M&A activity will continue to grow, benefiting mostly the sectors that have proved more resilient, such as medical and technology-related. The energy, infrastructure, mining and agriculture sectors are expected to drive part of the M&A activity as well. In line with Chile’s carbon neutrality strategy up to 2040, solar deals and natural resources transactions are also expected to be a relevant trend. The current economical–political situation is perceived as favourable for the dealmaking environment.

Argentina

Argentina came out of recession in 2021, and the World Bank expects the country to achieve growth in GDP of 2.6 per cent by the end of 2022. The government has reached an agreement with the International Monetary Fund that includes relatively loose and gradual targets for fiscal and monetary consolidation and reserve accumulation, without considering structural reforms. In contrast, inflationary pressures continue to increase, largely because of supply chain bottlenecks and commodity prices.[41]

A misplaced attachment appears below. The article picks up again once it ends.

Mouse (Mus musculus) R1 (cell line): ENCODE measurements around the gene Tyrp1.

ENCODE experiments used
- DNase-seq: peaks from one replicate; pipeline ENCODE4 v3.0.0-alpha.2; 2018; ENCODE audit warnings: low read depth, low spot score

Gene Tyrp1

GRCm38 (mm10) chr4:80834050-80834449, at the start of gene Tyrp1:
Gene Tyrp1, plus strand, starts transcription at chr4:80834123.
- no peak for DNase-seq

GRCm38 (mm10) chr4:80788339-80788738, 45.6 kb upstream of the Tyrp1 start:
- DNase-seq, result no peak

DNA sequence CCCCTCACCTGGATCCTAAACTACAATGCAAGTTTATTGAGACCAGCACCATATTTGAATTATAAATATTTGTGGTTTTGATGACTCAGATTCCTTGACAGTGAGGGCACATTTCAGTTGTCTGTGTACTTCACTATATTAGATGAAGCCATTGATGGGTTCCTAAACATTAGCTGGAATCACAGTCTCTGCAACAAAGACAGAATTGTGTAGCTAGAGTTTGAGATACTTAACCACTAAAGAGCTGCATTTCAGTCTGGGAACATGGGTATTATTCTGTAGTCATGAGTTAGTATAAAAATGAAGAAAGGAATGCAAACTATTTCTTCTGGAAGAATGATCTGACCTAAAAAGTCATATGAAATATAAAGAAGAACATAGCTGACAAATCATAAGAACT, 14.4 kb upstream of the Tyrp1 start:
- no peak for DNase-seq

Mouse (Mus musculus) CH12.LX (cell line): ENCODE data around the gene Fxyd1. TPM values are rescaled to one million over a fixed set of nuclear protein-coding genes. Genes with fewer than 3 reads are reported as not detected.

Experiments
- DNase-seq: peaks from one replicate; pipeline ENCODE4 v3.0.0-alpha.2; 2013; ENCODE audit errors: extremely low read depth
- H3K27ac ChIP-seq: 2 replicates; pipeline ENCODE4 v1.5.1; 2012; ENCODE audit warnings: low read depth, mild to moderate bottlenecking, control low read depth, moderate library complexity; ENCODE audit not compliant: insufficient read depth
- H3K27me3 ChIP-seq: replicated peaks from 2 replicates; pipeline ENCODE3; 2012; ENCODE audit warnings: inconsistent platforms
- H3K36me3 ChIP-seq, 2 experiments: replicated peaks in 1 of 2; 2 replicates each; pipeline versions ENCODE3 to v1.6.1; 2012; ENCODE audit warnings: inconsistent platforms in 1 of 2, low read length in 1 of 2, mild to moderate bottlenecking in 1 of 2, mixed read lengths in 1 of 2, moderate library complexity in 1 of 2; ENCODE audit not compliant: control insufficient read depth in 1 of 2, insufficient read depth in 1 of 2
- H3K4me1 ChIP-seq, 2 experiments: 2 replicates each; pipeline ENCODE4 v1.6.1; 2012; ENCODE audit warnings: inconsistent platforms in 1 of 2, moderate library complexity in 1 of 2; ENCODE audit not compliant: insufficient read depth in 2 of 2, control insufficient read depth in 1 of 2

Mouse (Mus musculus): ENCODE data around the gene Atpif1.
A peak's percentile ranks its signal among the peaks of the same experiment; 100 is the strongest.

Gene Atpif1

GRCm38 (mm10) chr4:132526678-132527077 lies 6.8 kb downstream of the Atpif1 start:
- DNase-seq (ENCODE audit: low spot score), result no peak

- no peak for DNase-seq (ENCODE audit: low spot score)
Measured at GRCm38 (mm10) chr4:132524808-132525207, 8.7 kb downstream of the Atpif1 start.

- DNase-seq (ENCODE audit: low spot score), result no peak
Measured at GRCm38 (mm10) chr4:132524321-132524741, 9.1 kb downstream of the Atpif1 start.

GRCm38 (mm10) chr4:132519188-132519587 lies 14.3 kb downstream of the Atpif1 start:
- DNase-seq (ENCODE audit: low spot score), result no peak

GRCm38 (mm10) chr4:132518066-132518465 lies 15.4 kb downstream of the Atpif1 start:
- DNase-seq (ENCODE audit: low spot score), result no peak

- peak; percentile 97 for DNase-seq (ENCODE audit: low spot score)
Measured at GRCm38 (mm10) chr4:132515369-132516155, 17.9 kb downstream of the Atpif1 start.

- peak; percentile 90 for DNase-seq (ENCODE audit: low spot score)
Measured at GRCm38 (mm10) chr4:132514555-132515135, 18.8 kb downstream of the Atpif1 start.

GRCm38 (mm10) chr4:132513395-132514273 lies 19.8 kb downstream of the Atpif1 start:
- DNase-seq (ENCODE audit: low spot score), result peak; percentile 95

Table 22. Argentina macro outlook (2019–2022 forecast)[42]

KPIs201920202021e[43]2022f
1 GDP growth (annual percentage)-2.0%-9.9%10.0%2.6%
2 Foreign direct investment (US$ billions)6.74.0655.2N/A
3 Lending interesting rate67.3%29.4%35.6%N/A
4 Inflation, consumer prices (annual percentage)53.8%36.1%50.9%6.0%

M&A transactions are expected to remain low, based on an uncertain political and macroeconomic outlook. Low economic activity and negative growth since 2018, combined with high inflation and the negative effects of the pandemic, have made it difficult to restore confidence within the international investment community. Despite this, Argentina’s transactions have attracted debt providers and funds that typically have a higher risk profile.

Table 23. Top five targeted sectors – Argentina (2018–2022 YTD)[44]

Number of transactions
Sector20182019202020212022 YTDTotal
Energy11761227
Consumer: Foods1612010
Mining321118
Leisure430007
Manufacturing (other)313007
Others171711101570
Total3936221418129